Trombone, Oslo Philharmonic Orchestra
Photo: Trygve Indrelid / Oslo Philharmonic
Thorbjørn Lønmo grew up on Nøtterøy in Vestfold, where he still lives today. He had some critical musical experiences when he as a teenager took part in a series of summer courses for band musicians in Vestfold.
The teaching staff there included the Annapolis Brass Quintet, at that time the USA’s only full-time professional brass quintet. They were an enormous source of inspiration, both as teachers and through their eminent playing. I was lucky to find like-minded people on the course, and we created a brass quintet where we played together for a few years. Although I had to travel a long way to get there, it was worth it − I gained some substantial experience in chamber music. Many of us in the local brass quintet are still musicians.
Later on, trombone teacher Ingemar Roos at Norges Musikkhøgskole was the one who played the most significant role for Thorbjørn as a musician.
He helped me make some important choices along the way, in difficult times during my study period when I was about to give up my whole career as a musician.
He was engaged by the Oslo Philharmonic Orchestra in 1992, and feels privileged to work in an orchestra with so many dedicated colleagues:
I’m grateful to be able to work with a bunch of musicians like this. There is an atmosphere where everyone is working hard and continuously on improving themselves and the collective group. Quality is the key word, and since I started here in 1983 as a substitute and extra musician, it´s only gone one way. The orchestra is better than never before.
The trombone player very much enjoys the daily life in the orchestra:
Just think, in our daily work we have the chance to experience something which represents the very best in its field in the whole world – I’m thinking of the soloists and conductors we work with, and the music we perform, which is of the highest level within our art form which humanity has produced. And of course I am also thinking of our orchestra which has really found its place on the international scene.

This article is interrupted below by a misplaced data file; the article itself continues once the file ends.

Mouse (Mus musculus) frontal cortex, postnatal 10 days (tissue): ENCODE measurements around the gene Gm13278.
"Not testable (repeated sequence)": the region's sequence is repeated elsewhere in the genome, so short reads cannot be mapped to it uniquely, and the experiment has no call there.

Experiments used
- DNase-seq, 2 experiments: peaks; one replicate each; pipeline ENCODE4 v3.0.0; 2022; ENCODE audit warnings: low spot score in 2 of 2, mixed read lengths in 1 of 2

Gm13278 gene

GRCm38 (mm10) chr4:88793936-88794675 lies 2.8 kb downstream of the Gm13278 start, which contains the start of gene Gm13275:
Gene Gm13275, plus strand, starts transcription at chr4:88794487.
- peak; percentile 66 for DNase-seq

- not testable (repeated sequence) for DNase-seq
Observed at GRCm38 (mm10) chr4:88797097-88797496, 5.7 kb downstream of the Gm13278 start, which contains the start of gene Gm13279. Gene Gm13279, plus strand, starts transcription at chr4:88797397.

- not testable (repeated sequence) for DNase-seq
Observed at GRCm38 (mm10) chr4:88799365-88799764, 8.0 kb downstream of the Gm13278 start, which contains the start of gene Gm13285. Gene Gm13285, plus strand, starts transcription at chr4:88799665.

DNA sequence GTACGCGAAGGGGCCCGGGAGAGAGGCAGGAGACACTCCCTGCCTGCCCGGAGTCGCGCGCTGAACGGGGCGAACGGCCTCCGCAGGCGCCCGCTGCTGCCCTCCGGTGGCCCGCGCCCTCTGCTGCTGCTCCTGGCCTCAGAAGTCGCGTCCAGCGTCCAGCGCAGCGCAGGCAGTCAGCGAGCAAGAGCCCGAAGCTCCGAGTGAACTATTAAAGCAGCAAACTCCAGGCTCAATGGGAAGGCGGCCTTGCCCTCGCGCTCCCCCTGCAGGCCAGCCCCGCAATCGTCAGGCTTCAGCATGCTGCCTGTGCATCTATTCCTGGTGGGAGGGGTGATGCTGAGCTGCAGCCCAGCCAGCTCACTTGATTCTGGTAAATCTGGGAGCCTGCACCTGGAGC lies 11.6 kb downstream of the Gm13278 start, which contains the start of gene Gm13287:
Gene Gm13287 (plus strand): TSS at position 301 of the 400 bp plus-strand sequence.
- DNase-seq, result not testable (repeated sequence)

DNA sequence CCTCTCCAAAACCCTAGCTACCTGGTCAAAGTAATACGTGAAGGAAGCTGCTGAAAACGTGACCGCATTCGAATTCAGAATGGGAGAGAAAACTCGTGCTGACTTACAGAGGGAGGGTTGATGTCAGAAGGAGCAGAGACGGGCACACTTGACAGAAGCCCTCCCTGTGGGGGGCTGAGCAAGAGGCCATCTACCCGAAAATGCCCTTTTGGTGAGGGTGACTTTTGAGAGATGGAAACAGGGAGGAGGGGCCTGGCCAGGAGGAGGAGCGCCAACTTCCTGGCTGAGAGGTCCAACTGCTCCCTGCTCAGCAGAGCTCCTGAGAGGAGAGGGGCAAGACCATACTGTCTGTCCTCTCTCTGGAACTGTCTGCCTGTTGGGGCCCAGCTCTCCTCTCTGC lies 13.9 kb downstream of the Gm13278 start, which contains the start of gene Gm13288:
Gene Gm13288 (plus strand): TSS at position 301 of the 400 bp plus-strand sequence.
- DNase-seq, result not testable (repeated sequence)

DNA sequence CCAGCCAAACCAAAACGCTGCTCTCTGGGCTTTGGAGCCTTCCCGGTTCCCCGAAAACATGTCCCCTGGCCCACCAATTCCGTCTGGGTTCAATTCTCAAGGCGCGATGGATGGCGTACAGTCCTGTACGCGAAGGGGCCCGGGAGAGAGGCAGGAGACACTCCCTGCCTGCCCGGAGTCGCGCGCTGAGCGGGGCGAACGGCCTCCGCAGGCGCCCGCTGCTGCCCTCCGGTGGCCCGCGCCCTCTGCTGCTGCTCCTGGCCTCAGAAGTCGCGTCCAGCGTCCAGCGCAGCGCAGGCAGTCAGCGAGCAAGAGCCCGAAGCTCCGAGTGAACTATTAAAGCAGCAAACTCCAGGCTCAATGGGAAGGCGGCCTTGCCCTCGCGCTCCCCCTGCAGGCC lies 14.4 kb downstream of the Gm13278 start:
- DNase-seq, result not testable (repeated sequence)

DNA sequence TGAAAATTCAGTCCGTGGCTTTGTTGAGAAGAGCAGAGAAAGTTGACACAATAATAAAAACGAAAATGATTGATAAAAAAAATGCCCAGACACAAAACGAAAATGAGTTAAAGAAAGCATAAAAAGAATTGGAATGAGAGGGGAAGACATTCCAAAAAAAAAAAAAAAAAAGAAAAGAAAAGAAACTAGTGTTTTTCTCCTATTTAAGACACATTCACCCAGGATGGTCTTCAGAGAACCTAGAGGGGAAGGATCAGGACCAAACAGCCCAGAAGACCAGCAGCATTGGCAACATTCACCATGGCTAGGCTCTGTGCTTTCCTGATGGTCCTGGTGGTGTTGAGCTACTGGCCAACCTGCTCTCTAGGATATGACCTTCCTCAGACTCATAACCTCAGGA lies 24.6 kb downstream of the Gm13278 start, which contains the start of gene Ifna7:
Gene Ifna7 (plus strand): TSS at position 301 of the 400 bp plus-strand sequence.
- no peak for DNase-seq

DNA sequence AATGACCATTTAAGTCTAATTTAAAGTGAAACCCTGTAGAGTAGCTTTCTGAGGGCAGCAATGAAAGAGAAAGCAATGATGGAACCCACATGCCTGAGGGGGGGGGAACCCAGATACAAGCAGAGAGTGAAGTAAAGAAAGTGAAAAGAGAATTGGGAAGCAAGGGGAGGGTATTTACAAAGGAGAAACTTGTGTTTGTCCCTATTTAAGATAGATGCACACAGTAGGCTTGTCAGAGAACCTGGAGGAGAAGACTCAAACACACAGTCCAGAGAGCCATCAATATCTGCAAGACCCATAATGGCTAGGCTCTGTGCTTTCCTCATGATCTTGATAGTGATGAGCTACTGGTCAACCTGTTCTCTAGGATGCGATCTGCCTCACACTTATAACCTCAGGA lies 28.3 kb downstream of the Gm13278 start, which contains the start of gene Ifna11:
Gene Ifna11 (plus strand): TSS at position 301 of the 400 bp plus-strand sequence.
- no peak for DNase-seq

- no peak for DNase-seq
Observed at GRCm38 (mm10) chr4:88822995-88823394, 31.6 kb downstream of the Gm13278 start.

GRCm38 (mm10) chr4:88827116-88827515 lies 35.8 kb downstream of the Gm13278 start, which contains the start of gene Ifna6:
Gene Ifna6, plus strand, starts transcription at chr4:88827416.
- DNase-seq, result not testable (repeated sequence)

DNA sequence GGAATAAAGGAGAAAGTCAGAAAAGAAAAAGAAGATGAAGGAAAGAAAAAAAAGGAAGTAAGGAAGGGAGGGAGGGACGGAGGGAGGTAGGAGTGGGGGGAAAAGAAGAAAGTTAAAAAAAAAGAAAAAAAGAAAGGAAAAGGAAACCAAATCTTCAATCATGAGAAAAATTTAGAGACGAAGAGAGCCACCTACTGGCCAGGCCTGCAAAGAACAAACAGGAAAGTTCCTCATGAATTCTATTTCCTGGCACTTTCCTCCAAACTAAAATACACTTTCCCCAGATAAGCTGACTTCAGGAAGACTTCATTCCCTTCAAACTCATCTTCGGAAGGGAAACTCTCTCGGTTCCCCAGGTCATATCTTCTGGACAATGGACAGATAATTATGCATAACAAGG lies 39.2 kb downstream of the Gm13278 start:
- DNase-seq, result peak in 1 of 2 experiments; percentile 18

He finds it difficult to rank the best concert experiences he has had with the orchestra:
You go so fully and wholly into the music you are playing that the material you are working with in the present becomes the most interesting. Very often the framework around the concert can be very significant for how the music is experienced. If I have to mention one concert which I remember especially well, I would mention a performance of Gustav Mahler’s Ninth symphony with André Previn in Munich in 2004. I really had a feeling then of being part of something great.
Johannes Brahms’ symphonies form part of the music closest to his heart:
It’s firstly about their formal structure, and secondly about the emotional expression behind it. It’s a perfect combination.
As a listener, an open attitude to the experience is the most important thing, he thinks.
One has to put oneself in a state where one is open to everything. For a musician like me, I have a tendency to use my analytical abilities. It’s important to free oneself from this, to train oneself to disregard methodical weaknesses and to receive the music in the way in which it is being communicated.
When he isn’t playing, Thorbjørn likes to do kayaking in Nøtterøy’s archipelago, or go walking on the richly developed paths in the area.
Text: Fred-Olav Vatne / Oslo Philharmonic
Oslo Philharmonic: www.ofo.no
- GB4-1G Tenor Trombone
- w/ Gold Brass Tuning Slide & Nickel Silver Handslide